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Rains Cloud Hopes For Wheat Harvest
MISSISSIPPI STATE -- Frequent rains are dampening Mississippi farmers' chances for a repeat of last year's profitable wheat crop.
Record yields and prices in 1996 inspired Mississippi wheat growers to increase planted acreage about 6 percent last fall. Mississippi growers averaged 49 bushels per acre on 230,000 harvested acres last year. Many 1996 farmers priced their crop near the $6 level, after wheat briefly reached the historic $7 per bushel mark.
"The general wheat outlook this year is not very good. The extremely wet conditions have hampered wheat development," said Dr. Erick Larson, extension agronomist at Mississippi State University.
"Mississippi's crop is not anywhere close to what it was last year at this time," Larson said. "We just aren't seeing much good wheat across the state."
Dwayne Wheeler, Tunica County agricultural agent, said rains are preventing 75 percent of the wheat fields from "greening up and taking off."
"Rains have kept farmers from fertilizing some fields. It's been wet since before planting time, too. Rains prevented some planting and caused weak stands in other fields," he said.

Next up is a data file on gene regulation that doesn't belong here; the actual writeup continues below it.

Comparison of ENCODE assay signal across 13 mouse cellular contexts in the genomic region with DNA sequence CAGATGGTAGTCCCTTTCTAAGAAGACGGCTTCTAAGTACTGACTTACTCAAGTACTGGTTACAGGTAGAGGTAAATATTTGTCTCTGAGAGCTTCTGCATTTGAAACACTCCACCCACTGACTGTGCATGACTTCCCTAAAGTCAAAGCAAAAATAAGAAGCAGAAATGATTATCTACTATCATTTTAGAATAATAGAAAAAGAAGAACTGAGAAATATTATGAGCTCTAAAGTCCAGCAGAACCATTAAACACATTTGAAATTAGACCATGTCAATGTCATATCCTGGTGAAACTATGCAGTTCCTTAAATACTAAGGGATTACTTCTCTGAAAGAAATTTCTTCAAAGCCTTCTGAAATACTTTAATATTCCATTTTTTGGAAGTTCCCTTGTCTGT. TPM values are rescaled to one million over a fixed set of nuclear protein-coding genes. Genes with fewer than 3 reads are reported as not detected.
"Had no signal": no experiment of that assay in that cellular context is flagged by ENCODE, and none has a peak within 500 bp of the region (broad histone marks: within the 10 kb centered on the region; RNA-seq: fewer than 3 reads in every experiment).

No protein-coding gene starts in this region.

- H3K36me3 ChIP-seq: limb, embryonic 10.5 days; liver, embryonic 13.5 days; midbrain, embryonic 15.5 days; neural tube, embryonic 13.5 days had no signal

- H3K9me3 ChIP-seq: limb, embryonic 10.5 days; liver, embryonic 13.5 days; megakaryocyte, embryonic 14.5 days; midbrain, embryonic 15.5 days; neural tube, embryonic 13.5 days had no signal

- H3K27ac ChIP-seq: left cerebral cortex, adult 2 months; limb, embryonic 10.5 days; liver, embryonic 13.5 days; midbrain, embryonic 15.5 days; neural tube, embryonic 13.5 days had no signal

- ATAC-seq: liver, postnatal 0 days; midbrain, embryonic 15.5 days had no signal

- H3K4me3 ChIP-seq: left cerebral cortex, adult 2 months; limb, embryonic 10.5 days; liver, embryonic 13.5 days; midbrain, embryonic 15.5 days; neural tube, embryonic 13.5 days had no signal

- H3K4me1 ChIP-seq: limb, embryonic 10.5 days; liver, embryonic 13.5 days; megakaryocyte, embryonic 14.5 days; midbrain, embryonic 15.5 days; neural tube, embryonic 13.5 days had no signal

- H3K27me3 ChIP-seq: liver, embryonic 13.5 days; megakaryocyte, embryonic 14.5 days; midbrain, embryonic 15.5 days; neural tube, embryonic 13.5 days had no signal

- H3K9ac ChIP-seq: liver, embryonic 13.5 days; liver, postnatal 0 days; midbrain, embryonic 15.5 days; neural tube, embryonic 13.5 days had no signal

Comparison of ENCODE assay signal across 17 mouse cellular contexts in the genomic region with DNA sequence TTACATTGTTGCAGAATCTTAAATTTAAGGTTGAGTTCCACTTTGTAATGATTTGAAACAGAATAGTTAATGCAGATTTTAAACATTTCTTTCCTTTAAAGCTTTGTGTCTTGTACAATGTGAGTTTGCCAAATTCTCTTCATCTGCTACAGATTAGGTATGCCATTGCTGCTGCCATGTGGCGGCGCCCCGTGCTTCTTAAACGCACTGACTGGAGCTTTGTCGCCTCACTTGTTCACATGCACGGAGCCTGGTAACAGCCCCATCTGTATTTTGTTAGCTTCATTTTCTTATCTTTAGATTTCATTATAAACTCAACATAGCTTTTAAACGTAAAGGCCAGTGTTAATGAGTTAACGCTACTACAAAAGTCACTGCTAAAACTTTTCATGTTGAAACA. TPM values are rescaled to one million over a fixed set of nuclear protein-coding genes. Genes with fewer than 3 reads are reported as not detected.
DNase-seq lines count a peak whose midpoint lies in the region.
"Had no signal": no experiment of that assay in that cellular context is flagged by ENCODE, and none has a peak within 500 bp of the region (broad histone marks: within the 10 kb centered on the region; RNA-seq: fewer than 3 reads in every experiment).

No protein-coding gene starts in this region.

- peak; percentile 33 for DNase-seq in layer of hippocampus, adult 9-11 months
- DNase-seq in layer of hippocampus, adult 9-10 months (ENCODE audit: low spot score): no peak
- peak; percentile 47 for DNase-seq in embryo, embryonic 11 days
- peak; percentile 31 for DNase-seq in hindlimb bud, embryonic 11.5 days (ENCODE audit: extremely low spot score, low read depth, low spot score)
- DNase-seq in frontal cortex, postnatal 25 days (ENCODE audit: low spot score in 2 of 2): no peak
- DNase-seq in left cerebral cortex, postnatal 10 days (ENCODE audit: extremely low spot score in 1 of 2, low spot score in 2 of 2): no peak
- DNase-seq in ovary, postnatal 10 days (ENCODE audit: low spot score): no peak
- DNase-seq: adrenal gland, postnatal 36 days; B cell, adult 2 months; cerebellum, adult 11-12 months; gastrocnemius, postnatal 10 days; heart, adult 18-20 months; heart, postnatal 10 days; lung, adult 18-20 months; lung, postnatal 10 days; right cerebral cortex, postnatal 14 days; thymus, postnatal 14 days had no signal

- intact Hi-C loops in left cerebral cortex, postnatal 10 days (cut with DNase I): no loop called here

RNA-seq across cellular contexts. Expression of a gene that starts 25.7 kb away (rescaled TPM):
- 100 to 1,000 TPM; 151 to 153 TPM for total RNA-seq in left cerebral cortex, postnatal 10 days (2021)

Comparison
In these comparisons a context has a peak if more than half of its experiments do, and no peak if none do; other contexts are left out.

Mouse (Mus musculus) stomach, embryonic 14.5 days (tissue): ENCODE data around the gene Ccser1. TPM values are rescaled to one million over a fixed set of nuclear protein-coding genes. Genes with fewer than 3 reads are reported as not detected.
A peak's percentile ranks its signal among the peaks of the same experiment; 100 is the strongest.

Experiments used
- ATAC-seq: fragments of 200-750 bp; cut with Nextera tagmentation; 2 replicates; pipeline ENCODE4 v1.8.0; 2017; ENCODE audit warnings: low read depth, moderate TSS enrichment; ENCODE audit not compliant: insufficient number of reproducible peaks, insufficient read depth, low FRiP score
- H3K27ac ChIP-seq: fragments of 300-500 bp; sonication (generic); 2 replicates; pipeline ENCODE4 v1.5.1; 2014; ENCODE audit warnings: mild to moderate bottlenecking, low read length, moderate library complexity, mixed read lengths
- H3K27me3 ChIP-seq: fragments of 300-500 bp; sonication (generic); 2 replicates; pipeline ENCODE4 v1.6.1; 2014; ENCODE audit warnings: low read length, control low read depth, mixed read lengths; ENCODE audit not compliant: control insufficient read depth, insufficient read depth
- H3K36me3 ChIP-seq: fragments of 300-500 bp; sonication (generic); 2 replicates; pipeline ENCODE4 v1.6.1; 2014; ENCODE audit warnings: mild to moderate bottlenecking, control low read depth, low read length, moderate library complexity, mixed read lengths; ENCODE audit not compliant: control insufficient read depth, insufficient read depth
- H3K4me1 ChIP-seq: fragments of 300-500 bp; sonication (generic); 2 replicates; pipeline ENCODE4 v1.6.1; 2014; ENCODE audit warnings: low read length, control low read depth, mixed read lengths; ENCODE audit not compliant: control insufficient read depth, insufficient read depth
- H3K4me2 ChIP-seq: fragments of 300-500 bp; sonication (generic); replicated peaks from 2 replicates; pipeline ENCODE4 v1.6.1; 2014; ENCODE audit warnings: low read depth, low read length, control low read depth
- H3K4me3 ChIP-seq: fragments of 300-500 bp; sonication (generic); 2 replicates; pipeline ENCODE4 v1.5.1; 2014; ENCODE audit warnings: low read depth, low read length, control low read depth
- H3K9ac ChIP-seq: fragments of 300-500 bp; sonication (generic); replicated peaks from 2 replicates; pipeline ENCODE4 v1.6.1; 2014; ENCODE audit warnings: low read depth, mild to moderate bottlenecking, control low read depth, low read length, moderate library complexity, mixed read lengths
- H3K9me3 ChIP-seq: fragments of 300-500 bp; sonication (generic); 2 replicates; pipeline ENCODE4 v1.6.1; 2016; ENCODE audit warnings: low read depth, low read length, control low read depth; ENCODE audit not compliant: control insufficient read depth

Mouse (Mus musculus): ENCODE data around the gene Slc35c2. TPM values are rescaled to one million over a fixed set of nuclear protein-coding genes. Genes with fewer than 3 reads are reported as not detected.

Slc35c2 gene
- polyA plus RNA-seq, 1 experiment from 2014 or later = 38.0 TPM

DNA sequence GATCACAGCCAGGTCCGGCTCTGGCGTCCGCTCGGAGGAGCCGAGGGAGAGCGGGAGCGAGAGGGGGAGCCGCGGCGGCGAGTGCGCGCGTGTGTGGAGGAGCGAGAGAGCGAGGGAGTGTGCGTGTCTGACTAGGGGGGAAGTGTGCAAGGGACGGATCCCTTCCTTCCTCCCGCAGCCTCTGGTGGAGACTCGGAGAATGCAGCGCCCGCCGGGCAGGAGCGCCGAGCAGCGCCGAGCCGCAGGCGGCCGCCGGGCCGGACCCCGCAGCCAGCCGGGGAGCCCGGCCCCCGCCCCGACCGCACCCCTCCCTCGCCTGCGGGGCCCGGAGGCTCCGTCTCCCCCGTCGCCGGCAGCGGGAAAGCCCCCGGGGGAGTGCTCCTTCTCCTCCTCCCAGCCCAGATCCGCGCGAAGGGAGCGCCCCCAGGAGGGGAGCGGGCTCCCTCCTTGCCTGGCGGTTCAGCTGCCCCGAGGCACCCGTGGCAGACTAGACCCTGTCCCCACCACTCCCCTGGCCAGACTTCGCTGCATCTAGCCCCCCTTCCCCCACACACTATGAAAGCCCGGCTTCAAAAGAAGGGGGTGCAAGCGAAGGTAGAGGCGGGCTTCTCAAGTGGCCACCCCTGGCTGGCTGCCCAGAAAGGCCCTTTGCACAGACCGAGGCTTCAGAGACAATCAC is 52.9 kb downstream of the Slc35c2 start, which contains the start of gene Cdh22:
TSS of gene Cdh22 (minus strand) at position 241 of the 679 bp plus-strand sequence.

Wheeler said Tunica County would have more wheat fields abandoned than normal.
Art Smith, DeSoto County agricultural agent, said although farmers in his county won't abandon much wheat, if any, they are having difficulty getting fertilizer to needy fields.
"Growers haven't seen any disease problems yet, but the weather certainly has been ideal for problems developing," Smith said. "Growers should be on the lookout for septoria and rust, even if they planted resistant varieties."
Dr. Joe Fox, extension plant pathologist in Decatur, said growers have separate chemicals that will control septoria and rust. If timed appropriately, a single fungicide is available to control both, but must be applied before signs of rust develop.
Fox suggested growers contact their county extension agents for specific recommendations.
Dr. Tom Jones, extension agricultural economist at MSU, said wheat prices are around $4 per bushel, at least $1 below last year's prices. Prices in the coming months will depend on weather conditions and the harvest prospects.
Jones said weather in the last six weeks before June harvest determines much of the wheat yield.